At Current Rate, Giving Out $3,500 Or $4,500 Per Vehicle Would Burn Through $1 Billion Allocated In No Time
NEW YORK (CBS) ―
Drivers were dumping their old cars in exchange for up to $4,500, as part of the federal Cash for Clunkers program.
"Cash for Clunkers" came to a screeching halt Thursday, after only six days on the road.
In a shocker, the government announced it would suspend the program at midnight because demand was too great.
It may have been the best $1 billion the government has spent so far this year.
Business was humming at Crestmont Toyota/Volkswagen Thursday night as salespeople rushed back to work on news that the government's "Cash for Clunkers" program was being suspended.
It's the deal where you get up to $4,500 for your older low mileage beast if you buy a new car with more efficient fuel consumption.
On Thursday night we learned the program was only good until midnight, all because of a backlog of red tape. So the salespeople were trying to get their deals through the government's Web site.
"People are loving it. It's wonderful. It's a great stimulus package," salesman Andy Beloff said.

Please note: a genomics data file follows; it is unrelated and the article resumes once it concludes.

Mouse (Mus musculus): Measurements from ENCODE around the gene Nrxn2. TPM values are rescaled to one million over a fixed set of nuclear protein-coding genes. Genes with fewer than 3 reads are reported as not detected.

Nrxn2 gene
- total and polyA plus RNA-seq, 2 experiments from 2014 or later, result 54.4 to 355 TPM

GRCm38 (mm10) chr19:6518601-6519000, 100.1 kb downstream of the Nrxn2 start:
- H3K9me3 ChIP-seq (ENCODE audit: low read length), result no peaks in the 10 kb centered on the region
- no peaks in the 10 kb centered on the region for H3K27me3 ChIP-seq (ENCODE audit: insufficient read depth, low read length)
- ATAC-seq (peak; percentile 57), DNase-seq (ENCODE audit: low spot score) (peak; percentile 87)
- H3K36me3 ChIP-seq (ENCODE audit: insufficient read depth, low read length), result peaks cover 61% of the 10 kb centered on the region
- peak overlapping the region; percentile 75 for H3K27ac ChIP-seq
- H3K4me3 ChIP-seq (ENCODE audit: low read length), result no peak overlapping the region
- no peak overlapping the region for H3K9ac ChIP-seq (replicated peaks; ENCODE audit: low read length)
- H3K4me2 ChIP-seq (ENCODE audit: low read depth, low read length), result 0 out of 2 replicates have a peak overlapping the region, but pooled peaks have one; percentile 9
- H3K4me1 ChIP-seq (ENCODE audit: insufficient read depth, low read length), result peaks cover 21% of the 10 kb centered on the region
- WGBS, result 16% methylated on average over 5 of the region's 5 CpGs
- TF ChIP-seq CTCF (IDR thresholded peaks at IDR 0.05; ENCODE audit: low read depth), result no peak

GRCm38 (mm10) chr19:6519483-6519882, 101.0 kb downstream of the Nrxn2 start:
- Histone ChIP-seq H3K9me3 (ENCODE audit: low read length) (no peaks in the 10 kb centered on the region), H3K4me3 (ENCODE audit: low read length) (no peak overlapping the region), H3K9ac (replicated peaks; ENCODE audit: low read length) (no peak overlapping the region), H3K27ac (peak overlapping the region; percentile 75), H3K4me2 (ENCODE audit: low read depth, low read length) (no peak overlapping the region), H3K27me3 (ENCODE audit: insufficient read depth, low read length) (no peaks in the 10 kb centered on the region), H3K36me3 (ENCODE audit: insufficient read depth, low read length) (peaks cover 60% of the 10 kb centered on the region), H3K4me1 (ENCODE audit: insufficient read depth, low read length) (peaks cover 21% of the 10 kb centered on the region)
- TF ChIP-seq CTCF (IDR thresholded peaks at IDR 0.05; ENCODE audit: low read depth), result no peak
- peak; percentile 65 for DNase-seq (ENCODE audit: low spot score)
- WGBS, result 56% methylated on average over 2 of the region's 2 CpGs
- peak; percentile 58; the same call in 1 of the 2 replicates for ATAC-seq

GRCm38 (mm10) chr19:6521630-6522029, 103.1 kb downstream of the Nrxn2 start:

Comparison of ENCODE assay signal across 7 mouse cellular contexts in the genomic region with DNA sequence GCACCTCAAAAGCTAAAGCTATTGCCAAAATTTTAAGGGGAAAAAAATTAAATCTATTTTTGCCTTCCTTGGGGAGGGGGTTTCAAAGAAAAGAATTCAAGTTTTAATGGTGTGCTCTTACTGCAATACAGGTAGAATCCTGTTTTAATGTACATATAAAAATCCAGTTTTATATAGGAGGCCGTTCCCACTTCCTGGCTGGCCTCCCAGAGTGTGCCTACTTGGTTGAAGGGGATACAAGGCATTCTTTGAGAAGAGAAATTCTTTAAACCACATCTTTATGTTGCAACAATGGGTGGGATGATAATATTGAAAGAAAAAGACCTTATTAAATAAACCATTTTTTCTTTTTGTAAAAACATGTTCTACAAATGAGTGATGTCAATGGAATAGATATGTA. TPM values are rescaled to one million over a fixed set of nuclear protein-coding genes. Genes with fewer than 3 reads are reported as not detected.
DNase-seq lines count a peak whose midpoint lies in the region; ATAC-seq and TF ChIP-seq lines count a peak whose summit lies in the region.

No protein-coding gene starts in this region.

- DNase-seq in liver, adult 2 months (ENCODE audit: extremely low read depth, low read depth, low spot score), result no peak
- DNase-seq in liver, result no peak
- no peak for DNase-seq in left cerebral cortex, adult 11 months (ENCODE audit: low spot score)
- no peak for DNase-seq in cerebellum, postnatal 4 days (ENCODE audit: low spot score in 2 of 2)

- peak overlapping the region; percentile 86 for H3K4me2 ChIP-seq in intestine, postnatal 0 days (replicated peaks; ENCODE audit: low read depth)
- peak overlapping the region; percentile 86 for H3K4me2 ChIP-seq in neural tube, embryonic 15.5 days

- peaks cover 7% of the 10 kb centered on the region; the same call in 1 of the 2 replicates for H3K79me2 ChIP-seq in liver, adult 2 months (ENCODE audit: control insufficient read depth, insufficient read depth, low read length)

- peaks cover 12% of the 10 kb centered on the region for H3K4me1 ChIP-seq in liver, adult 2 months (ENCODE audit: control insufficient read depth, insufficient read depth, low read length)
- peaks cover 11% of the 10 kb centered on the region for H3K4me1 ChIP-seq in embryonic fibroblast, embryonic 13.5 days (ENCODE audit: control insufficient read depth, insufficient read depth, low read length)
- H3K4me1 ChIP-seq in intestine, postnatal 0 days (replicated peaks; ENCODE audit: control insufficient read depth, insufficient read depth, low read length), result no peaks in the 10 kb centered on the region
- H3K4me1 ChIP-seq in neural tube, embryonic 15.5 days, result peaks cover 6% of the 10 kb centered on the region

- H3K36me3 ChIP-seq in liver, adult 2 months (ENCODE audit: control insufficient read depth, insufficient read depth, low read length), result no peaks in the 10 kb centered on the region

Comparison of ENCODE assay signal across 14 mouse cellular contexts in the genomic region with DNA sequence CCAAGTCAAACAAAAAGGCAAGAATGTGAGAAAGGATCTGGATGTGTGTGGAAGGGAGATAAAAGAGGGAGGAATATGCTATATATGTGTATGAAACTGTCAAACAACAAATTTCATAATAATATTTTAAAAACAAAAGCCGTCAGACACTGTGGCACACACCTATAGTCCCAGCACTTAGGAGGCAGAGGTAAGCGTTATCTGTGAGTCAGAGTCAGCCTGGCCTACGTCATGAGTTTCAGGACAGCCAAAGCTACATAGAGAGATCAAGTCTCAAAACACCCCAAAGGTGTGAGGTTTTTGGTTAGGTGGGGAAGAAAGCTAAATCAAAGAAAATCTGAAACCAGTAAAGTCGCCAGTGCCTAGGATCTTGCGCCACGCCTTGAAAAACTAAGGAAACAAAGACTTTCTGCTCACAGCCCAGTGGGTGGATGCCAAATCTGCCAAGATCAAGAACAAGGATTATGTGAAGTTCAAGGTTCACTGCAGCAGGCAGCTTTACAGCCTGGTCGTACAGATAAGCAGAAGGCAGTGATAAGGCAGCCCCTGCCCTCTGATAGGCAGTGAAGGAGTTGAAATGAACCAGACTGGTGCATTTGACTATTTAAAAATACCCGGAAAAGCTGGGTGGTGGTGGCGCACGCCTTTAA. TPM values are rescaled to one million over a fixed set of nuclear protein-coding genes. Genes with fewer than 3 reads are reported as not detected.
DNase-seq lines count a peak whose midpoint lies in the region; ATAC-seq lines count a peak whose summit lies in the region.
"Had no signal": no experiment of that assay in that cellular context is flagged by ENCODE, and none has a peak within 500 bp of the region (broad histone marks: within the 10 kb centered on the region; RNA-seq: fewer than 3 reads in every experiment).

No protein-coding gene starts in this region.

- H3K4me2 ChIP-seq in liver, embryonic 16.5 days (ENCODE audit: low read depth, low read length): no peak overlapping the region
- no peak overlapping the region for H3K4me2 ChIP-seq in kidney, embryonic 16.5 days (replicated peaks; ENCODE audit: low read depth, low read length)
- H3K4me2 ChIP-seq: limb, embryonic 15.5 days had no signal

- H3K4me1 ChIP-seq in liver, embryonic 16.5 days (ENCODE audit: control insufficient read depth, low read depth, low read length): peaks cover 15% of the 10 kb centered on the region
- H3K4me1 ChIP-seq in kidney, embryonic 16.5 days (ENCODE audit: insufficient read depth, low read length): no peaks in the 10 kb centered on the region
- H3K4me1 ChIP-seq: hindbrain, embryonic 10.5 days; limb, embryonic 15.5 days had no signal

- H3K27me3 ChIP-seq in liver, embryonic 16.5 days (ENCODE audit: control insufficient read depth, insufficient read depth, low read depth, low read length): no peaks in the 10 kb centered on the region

But when asked if the government was running the program well, Beloff said, "No. No."
The dealership's lot had roughly 40 clunkers waiting to be shipped to the junkyard. Each one has already been replaced by a brand new lower mileage car. The program only started last Friday. It's a victim of its own success.
But the money may be running out faster than anyone imagined.
With almost 23,000 deals already processed and tens of thousands more in the pipeline, it's possible the $1 billion allocated for the program might have already run out and into the pockets of people like Christie Acosta, who knew a good deal when she saw one.
"I had a 1987 Ford Explorer. We had it for a while and I was ready to get rid of it," Acosta said.
For the economy it's good news, but the government's miscalculation has some a little nervous.
"These are just the deals we have to submit tonight," Crestmont president Bill Strauss said while holding a stack of papers. He said the dealership has over $100,000 on the table.
"If they can't administer a program like this, I'd be a little concerned about my health insurance," car salesman Rob Bojaryn said.
The "Clunkers" program was being administered by the National Highway Safety Administration, which has seemed overwhelmed from the get-go. Some in Congress are expected to push for expansion of the $1 billion budget on Friday.
If you have a "Clunkers" deal in the works, don't worry. The government said Thursday any transactions already made between dealers and consumers will be honored.